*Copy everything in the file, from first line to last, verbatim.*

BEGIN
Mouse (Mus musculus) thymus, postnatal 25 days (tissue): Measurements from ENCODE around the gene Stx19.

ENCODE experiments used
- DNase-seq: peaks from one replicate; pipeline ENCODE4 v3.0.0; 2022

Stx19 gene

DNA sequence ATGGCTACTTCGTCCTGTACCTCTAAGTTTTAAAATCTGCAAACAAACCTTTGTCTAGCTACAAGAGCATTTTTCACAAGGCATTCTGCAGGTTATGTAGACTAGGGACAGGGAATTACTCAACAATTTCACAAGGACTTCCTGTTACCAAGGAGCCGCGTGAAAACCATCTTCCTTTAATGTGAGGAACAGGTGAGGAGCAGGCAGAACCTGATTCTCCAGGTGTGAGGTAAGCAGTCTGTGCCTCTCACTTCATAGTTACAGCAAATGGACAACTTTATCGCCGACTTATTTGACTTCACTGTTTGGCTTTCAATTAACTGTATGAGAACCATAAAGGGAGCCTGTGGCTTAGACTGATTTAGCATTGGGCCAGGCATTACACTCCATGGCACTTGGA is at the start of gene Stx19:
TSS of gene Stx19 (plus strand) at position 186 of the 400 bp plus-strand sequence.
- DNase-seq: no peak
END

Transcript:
Mouse (Mus musculus) thymus, postnatal 25 days (tissue): Measurements from ENCODE around the gene Stx19.

ENCODE experiments used
- DNase-seq: peaks from one replicate; pipeline ENCODE4 v3.0.0; 2022

Stx19 gene

DNA sequence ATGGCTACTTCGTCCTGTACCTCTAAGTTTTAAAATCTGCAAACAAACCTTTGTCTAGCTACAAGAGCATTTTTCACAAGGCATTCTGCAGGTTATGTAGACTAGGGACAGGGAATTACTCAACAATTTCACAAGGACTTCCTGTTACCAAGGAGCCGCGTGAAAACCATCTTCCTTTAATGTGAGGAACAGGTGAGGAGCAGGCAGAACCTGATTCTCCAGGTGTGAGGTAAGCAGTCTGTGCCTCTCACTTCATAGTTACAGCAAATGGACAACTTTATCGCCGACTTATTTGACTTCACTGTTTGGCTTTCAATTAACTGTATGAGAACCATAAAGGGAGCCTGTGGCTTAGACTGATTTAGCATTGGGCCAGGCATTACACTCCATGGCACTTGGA is at the start of gene Stx19:
TSS of gene Stx19 (plus strand) at position 186 of the 400 bp plus-strand sequence.
- DNase-seq: no peak